Kanye West
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PHOTOS: Private concerts, public controversy

Kanye West
The gig: The 2013 wedding of the grandson of Kazakhstan’s president, Nursultan Nazarbayev.
The pay: Upwards of $3 million.
The aftermath: The usually outspoken emcee has remained mum since the incident. (Brian van der Brug / Los Angeles Times)
Jennifer Lopez
The gig: Singing the birthday song to the president of Turkmenistan at a concert June 30, 2013, in that country.
The pay: Undisclosed.
The aftermath: “The event was vetted by her representatives. Had there been knowledge of human rights issues of any kind, Jennifer would not have attended,” a statement from the singer’s rep said. Lopez found herself in a similar pinch July 2010, when she canceled a performance in Cyprus after receiving criticism for planning the concert. (Taylor Glascock / For the Times)
Mariah Carey
The gig: A private 2008 New Year’s Eve concert linked to a Kadafi family member.
The pay: $1 million according to Wikileaks.
The aftermath: “I was naive and unaware of who I was booked to perform for,” she said in a statement. “I feel horrible and embarrassed to have participated in this mess. Going forward, this is a lesson for all artists to learn from. We need to be more aware and take more responsibility regardless of who books our shows. Ultimately, we as artists are to be held accountable.” Carey now plans to record a new single and donate the profits to human rights issues. (Evan Agostini / Associated Press)
Beyonce
The gig: A private 2009 New Year’s Eve concert with connections to the Kadafi family.
The pay: Undisclosed, but rumored at $2 million.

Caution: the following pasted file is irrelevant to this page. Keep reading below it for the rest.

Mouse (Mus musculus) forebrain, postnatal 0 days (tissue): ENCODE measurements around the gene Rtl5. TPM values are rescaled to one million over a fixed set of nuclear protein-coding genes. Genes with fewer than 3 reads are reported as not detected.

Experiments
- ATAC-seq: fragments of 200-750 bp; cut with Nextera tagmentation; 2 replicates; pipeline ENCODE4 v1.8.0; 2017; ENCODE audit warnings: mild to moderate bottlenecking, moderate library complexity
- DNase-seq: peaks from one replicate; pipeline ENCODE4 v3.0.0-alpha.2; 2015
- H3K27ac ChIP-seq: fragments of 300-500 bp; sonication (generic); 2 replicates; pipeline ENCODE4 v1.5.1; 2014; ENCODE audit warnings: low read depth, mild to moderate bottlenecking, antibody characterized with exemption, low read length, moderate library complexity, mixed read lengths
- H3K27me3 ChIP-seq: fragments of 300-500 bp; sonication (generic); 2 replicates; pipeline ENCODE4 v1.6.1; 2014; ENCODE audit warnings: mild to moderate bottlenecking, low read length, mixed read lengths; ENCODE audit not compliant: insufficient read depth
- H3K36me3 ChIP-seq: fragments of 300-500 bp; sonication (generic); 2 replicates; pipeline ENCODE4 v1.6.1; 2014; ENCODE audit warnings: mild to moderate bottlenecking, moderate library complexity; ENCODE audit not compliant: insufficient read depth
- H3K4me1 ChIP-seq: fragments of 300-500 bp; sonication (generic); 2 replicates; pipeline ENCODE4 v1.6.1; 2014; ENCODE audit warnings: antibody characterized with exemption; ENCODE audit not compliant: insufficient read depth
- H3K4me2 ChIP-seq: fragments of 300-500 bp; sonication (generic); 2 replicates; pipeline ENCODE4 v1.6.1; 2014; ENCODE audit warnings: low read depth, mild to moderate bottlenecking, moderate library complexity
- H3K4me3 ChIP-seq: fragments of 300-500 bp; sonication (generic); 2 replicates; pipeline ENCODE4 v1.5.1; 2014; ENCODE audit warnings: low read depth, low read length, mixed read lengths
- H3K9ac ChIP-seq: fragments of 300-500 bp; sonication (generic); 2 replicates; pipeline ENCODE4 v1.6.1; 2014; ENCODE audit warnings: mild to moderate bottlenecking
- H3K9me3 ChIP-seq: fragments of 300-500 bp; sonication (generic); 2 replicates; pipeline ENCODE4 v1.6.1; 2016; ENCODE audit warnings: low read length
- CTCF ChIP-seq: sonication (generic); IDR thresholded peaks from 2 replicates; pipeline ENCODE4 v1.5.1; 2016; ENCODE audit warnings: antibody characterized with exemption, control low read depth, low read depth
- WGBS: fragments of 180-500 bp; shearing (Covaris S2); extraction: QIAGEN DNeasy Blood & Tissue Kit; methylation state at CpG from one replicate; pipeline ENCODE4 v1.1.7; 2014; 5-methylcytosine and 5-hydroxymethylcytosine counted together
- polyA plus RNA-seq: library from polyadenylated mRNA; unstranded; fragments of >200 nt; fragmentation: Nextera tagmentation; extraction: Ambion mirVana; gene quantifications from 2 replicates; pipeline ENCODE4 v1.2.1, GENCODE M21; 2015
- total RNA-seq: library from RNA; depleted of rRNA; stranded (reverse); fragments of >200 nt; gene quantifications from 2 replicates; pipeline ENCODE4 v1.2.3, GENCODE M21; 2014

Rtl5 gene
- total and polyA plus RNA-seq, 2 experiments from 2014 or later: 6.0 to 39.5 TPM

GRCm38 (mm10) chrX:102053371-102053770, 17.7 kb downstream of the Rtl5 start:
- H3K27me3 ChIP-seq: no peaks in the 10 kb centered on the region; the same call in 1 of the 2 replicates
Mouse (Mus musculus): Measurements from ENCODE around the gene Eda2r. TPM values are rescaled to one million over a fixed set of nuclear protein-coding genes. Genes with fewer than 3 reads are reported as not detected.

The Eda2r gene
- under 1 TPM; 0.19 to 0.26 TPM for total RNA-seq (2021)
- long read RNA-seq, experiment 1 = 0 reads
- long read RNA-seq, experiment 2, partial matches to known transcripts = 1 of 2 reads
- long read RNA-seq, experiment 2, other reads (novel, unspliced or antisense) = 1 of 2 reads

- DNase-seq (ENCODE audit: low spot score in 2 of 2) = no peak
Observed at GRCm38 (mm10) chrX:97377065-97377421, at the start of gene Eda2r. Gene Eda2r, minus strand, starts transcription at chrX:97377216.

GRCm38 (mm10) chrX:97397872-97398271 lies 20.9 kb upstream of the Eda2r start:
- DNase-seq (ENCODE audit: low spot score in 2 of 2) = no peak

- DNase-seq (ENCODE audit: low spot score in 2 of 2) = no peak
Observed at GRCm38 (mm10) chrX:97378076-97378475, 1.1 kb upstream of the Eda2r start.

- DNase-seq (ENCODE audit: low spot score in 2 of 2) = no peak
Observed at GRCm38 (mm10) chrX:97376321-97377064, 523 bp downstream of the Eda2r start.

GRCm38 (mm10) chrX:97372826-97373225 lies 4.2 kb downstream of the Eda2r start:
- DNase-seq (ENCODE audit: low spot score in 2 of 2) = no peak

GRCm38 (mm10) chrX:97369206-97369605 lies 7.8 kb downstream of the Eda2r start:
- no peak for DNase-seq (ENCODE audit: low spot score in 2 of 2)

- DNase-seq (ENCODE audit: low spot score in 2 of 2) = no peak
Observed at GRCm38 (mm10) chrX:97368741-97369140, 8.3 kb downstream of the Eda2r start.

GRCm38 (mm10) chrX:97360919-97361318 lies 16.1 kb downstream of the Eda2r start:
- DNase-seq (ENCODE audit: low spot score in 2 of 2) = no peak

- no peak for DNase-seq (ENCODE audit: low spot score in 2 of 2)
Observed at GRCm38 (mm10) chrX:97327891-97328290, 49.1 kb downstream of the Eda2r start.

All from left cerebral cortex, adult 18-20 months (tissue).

The aftermath:“Once it became known that the third party promoter was linked to the [Kadafi] family, the decision was made to put that payment to a good cause, " her spokeswoman Yvette Noel-Schure said in a statement. Overall, Beyonce dodged heavy criticism when she announced she had donated the funds to Haiti earthquake relief more than a year ago. (Robert Gauthier / Los Angeles Times)
Usher
The gig: A private 2009 New Year’s Eve concert with connections to the Kadafi family.
The pay: Undisclosed.
The aftermath: “I am sincerely troubled to learn about the circumstances surrounding the Nikki Beach St. Barts event that took place on New Year’s Eve 2009,” Usher told the public in a statement. “I will be donating all of my personal proceeds from that event to various human rights organizations.” (Robert Vos / EPA)
50 Cent
The gig: A 2005 Venice Film Festival party organized by the Kadafi family.
The pay: Undisclosed.
The aftermath:“In light of the ongoing events in Libya, 50 Cent will be making a donation to UNICEF, which is providing vital relief supplies to meet the needs of women and children at risk during this crisis [in Libya],” a 50 Cent representative said in a statement. (Jay L. Clendenin / Los Angeles Times)
Jennifer Lopez, again
The gig: Lopez was scheduled to perform at the Cratos Premium hotel in July 2010 in the breakaway north of Cyprus, but backed out before the show.
The pay: $3 million, according to reports.
The aftermath:Jennifer Lopez would never knowingly support any state, country, institution or regime that was associated with any form of human rights abuse,” said a statement on her website. It also acknowledged the cancellation as a team decision “that reflects our sensitivity to the political realities of the region.” Greek Cypriots applauded her decision. (Daniele Venturelli / World Music Awards)
Sting
The gig: A 2009 private concert arranged by the daughter of Uzbekistan dictator Islam Karimov.
The pay: He reportedly made as much as 2 million British pounds.
The aftermath: Sting addressed criticism saying he was “well aware of the Uzbek president’s appalling reputation in the field of human rights as well as the environment. I made the decision to play there in spite of that.” He added, “I have come to believe that cultural boycotts are not only pointless gestures, they are counterproductive, where proscribed states are further robbed of the open commerce of ideas and art and as a result become even more closed, paranoid and insular.” (Paul Kane / Getty Images)
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